5:30 A.M: Beep! Beep! Beep! My alarm clock is going ballistic. I smash the snooze button and rollover only to find a sticky note I wrote to myself the night before, to remind me that sleep is for the weak. “Get the F*** up!” read this scribbled upon note. Polite to say the least. I probably knew how tired I was going to be, considering that I just cranked out a 5-page midterm essay into the late hours of the night before. I physically roll myself out of bed and onto the floor because my abs were too sore to sit-up as a result of the brutal core workout we experienced last night after practice. I throw on some mismatched workout clothes and hit the road for our 6 A.M. team conditioning. RISE AND GRIND BABY!
The biggest realization that playing college baseball gave me is that hard work is exactly what it sounds like. Hard. When I committed to playing a collegiate sport, I guess I never thought about what I was actually signing up for:
6 A.M: Team Conditioning
9 A.M-1 P.M: Classes
3 P.M: Practice
5 P.M: Study Hall
I became a creature of habit going through this daily routine, but it wasn’t always like that for me. I use to only do the bare minimum. And yes, that above schedule is the bare minimum. What you don’t see in the schedule is the extra time I put in the weight room after our conditioning. Showing up an hour before practice to get some extra swings in and staying an hour after to get some more fielding or conditioning in. How about my 6 P.M-8 P.M night classes because I was on a mission to finish my degree on time (I was 1 of 2 members of the baseball team to do it). Now throw in the amount of homework that it takes to maintain grades and add in preparing food to support the active lifestyle. Go ahead and subtract the social life because there is no way in hell you’re making time for that. My point is: Everybody wants to be GREAT, but nobody wants to WORK.
This work ethic didn’t start until the summer before my sophomore year. Coming out of my freshman year, I was a very average player, and I knew I had to have a huge sophomore season if I wanted to achieve my goals and continue to play at the next level of college ball. What I didn’t know was how much my life would change once I committed myself to achieving such.
I was hitting the gym twice a day on top of eating 5,000 calories to gain 10 pounds of muscle on my undersized body. I would be at the baseball field in the scorching summer sun for hours on end improving my game, begging my father to join and throw me batting practice. It was exhausting to say the least, but by far the most rewarding experience I put myself through (Shoot, I was looking damn good too.)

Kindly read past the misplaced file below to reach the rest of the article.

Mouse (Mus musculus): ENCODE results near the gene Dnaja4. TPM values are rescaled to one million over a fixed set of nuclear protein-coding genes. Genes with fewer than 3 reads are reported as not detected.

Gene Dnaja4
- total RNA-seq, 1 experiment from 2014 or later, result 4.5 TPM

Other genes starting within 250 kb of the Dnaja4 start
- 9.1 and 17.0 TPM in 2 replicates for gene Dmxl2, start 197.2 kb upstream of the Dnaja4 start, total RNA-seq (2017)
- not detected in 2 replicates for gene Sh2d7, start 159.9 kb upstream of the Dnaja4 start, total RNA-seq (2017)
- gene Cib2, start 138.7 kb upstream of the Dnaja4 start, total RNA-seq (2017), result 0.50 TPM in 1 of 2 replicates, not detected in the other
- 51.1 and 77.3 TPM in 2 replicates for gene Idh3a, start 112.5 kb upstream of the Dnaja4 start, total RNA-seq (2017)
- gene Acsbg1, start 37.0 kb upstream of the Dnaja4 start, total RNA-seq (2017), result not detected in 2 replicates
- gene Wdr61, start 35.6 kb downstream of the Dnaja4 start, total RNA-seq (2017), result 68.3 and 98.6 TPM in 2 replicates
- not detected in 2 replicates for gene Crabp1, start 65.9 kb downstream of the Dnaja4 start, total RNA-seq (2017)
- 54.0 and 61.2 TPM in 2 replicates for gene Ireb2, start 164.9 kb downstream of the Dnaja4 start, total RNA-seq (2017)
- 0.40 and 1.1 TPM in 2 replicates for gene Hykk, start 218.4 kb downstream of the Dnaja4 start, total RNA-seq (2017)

Once I discovered what hard work truly meant, I began to love the feeling of it. I was addicted, but I started to wonder what I was actually putting myself through. It ultimately led to a promise I made to myself before I started my sophomore year of college. I promised that if I didn’t have this stand-out year I was working for, that I would do the unthinkable; I would quit the sport. And who could blame me. My life was engulfed by this ethic I bestowed upon myself. I worked hard for an entire year for a “game.” The sport I loved so dearly became less about the fun, and more about the constant struggle with adversity.
My appreciation isn’t for the experience itself. My true appreciation is for the person I become after it. Today you’ll see me working full-time as a bro-isto at D&M Coffee Company, all while taking a full course load at school. You’ll still catch me in the gym daily, and I haven’t completely axed out the fun either; occasionally you might see me attending a night out at the bars. But only if the homework’s done. Some call me crazy but, believe it or not, I achieved my first “A” in class by doing this (5 years of college later). All I want for my readers is to know that life changes when the excuses stop. That a work ethic is one of the most important skills to have in life, but a classroom will never teach you this.
Now let me shut up and get myself back to work.